Methods like LIME and SHAP can even be used on image data. The figure below shows a famous example, of where the pixels of an image are highlighted that contribute most to possible labels for the image.

For those interested in finding more information about feature importance measures, can take a look at the papers the methods originated from [1, 2]. Both methods are also implemented in Python tool-packages and can easily be played around with1.

Counterfactuals:

When trying to make AI-systems explain their decision processes it can be beneficial to look at the way humans explain decisions. An explainable AI-method that aligns well with the way humans reason about their behavior are so called counterfactuals. The use of counterfactuals is another type of local explanation method that show which input-features need to be changed in order for the model’s output to be changed as well. In case for the recruitment system it might e.g. show that an applicant wouldn’t be hired if they had one year less of work experience. Again the fairness of the model can be inspected, by reasoning about the nature of the counterfactuals: a model is e.g. hardly fair, if a counterfactual would show that a person wouldn’t be hired if their nationality is Polish rather than Dutch.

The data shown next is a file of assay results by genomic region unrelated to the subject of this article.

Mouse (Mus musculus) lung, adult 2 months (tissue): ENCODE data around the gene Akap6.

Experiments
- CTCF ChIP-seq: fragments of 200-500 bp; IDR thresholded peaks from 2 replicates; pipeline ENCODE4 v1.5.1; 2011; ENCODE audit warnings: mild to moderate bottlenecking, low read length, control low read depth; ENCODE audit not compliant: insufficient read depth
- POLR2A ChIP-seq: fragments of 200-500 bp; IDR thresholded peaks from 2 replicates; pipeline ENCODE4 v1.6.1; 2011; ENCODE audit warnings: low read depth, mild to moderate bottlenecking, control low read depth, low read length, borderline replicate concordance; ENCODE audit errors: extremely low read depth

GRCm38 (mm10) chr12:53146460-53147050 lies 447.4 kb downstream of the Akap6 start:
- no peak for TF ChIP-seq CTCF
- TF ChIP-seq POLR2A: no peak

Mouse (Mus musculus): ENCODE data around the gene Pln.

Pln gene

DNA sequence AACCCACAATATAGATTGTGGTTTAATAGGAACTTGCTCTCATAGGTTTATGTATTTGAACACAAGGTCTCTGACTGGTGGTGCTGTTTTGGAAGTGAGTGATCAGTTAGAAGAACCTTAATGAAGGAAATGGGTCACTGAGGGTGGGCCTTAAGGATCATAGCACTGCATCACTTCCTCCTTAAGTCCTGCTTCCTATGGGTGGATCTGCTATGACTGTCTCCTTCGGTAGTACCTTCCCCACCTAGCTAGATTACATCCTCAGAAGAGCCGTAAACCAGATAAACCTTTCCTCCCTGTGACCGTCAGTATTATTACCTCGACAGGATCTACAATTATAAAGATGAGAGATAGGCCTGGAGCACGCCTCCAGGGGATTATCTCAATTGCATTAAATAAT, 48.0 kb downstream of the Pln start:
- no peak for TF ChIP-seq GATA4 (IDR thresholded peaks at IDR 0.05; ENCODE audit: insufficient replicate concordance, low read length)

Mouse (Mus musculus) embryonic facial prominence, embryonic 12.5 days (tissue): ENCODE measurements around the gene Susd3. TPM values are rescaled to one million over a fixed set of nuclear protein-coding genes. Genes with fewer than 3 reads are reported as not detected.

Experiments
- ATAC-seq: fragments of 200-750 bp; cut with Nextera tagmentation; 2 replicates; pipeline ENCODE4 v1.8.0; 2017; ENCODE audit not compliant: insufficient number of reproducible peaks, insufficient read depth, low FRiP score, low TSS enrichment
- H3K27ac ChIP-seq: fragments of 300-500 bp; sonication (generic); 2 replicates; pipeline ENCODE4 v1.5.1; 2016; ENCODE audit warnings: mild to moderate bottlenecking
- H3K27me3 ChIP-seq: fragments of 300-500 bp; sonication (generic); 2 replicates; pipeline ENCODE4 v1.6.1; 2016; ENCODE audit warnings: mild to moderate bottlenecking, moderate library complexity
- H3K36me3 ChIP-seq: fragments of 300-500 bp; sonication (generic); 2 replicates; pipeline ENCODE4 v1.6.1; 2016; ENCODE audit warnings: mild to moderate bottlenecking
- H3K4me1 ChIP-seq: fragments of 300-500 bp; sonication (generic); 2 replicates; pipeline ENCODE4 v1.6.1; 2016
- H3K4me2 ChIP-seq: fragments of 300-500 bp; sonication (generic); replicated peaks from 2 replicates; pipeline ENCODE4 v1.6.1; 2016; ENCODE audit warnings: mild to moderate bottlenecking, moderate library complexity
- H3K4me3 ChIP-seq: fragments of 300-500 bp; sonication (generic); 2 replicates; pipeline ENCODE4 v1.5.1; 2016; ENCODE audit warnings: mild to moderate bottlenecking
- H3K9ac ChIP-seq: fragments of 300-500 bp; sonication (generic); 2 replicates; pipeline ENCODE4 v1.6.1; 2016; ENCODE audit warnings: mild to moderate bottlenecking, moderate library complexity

To gain more insights into counterfactuals you can take a look at e.g. [3]. Again multiple methods have been implemented in Python and are definitely worth checking out2!

Illusion of Control

So, can feature importance values or counterfactuals be solutions to the problems described during the many World Summit Talks? Yes possibly, but we need to remain cautious. John Danaher, author of Automation and Utopia: Human Flourishing in a World Without Work, warned during the Summit about the Illusion of control. If we just blindly trust the explanations provided for ML algorithms, we are not doing any better than we are doing now. After all, it is again machines that do the work. Do we know for sure that the techniques accurately explain the workings of the model? Are they enough to completely let us break out of the black-box? Or are the algorithms just a new black-box themselves? Who are the people who inspect the explanations and judge models’ fairness based on them?
Again, these questions show that we need to keep the discussion about a new route for AI going. Only if we manage to solve these issues we can lean back a bit and enjoy the hype AI brings.

References

[1] Ribeiro, Marco Tulio, Sameer Singh, and Carlos Guestrin. “Why should i trust you?: Explaining the predictions of any classifier.” In Proceedings of the 22nd ACM SIGKDD international conference on knowledge discovery and data mining, pp. 1135-1144. ACM, 2016.

[2] Lundberg, Scott M., and Su-In Lee. “A unified approach to interpreting model predictions.” In Advances in Neural Information Processing Systems, pp. 4765-4774. 2017.

[3] Byrne, R. “Counterfactuals in explainable artificial intelligence (XAI): evidence from human reasoning.” In international joint conference on AI (IJCAI 2019). 2019.

Notes

1 For the LIME and SHAP packages take a look at: https://github.com/marcotcr/lime and https://github.com/slundberg/shap
2 For a Python tool-package check out: https://github.com/SeldonIO/alibi